A federal judge in Alexandria, Va., has dismissed a lawsuit charging Aetna Life Insurance Co. with illegally excluding a Columbia/HCA Healthcare Corp. hospital from its PPO network in northern Virginia.
The case is another victory for managed-care plans and their opposition to so-called any-willing-provider laws, which they say limit their ability to include only the most cost-efficient providers in their insurance networks (See related story, p. 20).
In the Virginia case, U.S. District Judge James Cacheris ruled late last month that Aetna didn't violate Virginia's any-willing-provider law because it negotiated in good faith with 135-bed HCA Reston (Va.) Hospital Center despite later excluding the hospital from its managed-care plan.
The 1987 state law bars PPOs from excluding any provider that meets their participation requirements.
The hospital sued Aetna in 1992 after the insurer dropped it as a participating PPO hospital in favor of contracting with the three-hospital Inova Health System in Springfield, Va. The hospital said Aetna violated the state law because it met the insurer's participation requirements.
In March, Judge Cacheris sided with the hospital, ruling that Aetna excluded the hospital without giving it an opportunity to negotiate the terms and conditions of becoming a PPO hospital. He then ordered the two sides to attempt to negotiate a new contract and return to court with the results.
After three months of negotiations, the hospital submitted its plan to become a PPO hospital but was rejected.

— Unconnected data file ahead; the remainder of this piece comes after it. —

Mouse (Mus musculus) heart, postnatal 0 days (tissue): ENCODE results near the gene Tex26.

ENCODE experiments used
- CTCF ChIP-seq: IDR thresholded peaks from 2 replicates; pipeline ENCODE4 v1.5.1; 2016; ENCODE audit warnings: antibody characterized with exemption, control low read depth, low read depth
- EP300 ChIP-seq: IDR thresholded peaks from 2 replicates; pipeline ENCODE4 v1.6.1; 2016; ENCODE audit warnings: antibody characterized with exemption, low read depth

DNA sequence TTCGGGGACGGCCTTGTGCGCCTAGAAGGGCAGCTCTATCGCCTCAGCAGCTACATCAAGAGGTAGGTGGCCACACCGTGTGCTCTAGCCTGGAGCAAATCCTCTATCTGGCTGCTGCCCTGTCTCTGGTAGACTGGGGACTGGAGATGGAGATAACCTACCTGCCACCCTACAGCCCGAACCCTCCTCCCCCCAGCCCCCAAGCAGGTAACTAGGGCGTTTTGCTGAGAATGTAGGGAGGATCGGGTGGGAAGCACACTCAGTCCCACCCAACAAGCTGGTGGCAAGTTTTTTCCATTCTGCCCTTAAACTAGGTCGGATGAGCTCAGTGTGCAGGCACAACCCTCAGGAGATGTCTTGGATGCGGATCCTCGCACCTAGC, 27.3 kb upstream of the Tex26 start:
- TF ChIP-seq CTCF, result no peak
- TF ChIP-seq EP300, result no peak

The insurer said the hospital didn't meet its criteria for becoming a member of the PPO's network. The criteria included providing primary, secondary and tertiary care; meeting Aetna's geographic market requirements; demonstrating a past history of serving patients enrolled in the PPO; and meeting the network's charge requirements.
Aetna then filed a motion with Judge Cacheris, asking him to dismiss the case. The insurer said Aetna negotiated in good faith, but permitting the hospital into the PPO would disrupt the network's structure. In an eight-page opinion, Judge Cacheris agreed.
"Aetna's decision works to the overall benefit of its PPO participants by maximizing choice of healthcare providers while preserving low-cost medical services," he said.
The decision is the latest in a string of court victories for managed-care plans fending off charges that they've illegally excluded hospitals from their delivery networks.
In May, Stuart Circle Hospital in Richmond, Va., dropped a similar suit against Aetna (May 23, p. 30). And in April, the 9th U.S. Circuit Court of Appeals in San Francisco upheld the dismissal of an antitrust lawsuit filed by Eastmoreland Hospital in Portland, Ore. The hospital accused Blue Cross and Blue Shield of Oregon and the Seattle-based Sisters of Providence hospital system of conspiring to exclude Eastmoreland from four managed-care plans.